Overall, I'd call 1st lines are a very slight advantage to Philadelphia, for now. I'm willing to change this statement if McGimsie's offensive finishes were ahead of quality opponents or a group of nobodies. Green and Mickoski pretty much are a wash, I'll give McGimsie a slight advantage over Ftorek for now, and I think McDougall is better than Drozdetsky. I'd also say Philadelphia's group is a little better defensively due to Ftorek being the best defensive player on either line. Each line contains one two-way player and two average defensive players. But, Ftorek is better defensively than Mickoski considering his 6th in Selke voting.
Raise your hand if you're surprised Billy called an advantage for his line. I especially like how a single 6th place vote for Ftorek makes him a better defensive conscience than Mickoski who spent his career playing on checking lines before the award even existed. Anyway, this is how I see it:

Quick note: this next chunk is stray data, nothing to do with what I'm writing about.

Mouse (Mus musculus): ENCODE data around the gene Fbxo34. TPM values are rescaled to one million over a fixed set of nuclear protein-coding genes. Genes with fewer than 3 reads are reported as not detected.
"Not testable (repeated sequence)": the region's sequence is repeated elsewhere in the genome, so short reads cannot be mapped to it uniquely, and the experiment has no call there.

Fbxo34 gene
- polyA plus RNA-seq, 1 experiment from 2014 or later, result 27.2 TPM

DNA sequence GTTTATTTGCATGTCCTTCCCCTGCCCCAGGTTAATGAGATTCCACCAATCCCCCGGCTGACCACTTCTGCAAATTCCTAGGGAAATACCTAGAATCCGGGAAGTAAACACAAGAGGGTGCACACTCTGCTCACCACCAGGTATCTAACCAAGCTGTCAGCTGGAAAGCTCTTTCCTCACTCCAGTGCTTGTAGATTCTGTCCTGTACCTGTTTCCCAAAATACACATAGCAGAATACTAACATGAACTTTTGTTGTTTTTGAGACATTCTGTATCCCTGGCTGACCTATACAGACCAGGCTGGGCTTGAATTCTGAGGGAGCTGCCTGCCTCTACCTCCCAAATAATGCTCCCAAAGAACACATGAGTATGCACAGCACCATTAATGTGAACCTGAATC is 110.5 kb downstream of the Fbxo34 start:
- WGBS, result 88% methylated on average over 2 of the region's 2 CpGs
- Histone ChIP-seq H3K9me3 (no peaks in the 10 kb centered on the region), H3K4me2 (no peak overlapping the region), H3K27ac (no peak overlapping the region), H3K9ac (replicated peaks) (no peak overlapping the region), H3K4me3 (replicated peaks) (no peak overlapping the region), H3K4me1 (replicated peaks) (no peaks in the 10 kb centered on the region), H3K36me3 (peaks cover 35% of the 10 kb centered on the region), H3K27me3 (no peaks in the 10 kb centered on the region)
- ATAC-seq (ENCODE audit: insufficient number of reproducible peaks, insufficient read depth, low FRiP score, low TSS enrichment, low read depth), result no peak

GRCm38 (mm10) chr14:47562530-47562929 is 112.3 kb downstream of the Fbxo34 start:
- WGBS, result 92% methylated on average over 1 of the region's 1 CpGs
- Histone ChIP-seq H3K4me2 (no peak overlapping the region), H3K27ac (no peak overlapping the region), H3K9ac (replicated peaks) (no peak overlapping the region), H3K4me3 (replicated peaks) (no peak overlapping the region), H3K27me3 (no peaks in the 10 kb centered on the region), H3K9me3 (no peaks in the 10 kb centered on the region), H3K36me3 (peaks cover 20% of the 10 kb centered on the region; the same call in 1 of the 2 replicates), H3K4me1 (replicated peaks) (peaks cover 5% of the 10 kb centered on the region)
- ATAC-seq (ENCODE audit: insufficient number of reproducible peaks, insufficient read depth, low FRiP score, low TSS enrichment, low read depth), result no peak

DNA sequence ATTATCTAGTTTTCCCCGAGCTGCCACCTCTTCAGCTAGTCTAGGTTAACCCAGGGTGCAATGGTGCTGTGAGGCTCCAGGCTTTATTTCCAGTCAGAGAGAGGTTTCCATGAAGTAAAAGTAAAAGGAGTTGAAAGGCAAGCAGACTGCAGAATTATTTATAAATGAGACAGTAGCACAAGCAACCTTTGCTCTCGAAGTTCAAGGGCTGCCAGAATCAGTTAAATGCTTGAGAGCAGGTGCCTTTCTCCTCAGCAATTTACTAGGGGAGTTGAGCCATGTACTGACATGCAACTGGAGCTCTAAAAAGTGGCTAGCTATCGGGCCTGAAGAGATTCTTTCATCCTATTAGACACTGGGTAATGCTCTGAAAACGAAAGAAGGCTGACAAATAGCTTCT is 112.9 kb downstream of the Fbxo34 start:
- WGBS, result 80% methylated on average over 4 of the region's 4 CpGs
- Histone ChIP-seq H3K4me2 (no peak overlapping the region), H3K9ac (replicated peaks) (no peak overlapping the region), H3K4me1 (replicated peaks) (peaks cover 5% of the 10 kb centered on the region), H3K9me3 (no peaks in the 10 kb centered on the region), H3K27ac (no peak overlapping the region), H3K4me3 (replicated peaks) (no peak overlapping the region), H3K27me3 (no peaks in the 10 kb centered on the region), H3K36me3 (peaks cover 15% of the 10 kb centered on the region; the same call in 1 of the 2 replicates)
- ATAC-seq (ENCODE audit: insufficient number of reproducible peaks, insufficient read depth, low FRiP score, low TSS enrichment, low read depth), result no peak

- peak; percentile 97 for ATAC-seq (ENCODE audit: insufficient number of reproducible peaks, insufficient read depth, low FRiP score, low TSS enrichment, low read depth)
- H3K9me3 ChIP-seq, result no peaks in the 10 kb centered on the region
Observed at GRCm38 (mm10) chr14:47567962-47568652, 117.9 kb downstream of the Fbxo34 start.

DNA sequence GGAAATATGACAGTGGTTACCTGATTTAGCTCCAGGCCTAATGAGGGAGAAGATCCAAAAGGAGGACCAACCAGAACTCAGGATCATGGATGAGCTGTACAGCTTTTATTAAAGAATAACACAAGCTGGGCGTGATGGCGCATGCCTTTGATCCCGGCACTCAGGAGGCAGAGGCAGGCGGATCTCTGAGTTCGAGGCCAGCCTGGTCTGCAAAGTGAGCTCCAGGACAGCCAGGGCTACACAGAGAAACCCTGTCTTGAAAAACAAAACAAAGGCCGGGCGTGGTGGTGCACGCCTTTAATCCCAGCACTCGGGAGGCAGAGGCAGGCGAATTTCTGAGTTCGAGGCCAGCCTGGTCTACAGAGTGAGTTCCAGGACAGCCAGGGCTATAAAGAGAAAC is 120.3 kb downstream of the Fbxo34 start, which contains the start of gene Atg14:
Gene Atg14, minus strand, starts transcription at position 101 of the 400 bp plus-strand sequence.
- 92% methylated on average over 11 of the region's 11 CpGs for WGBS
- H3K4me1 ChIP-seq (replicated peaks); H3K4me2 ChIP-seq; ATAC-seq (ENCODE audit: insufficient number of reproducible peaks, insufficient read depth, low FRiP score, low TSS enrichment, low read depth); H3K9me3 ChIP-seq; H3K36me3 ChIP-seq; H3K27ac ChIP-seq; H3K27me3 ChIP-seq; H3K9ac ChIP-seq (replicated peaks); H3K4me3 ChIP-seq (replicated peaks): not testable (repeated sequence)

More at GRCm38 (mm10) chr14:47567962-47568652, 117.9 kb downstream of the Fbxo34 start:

• C: McGimsie is much more talented than Ftorek - I showed that he is almost certainly a better overall offensive player than Philadelphia's "star" McDougall
  • LW: Mickoski is at least as good an overall player as Red Green, and he's much better suited to the role as a digger to a small center
  • RW: Too close to call between two offense-only guys
  • Overall: With the advantages at LW and C, Eden Hall has a moderately large advantage.

Last edited by TheDevilMadeMe: 08-31-2011 at 02:30 PM.
TheDevilMadeMe is offline   Reply With Quote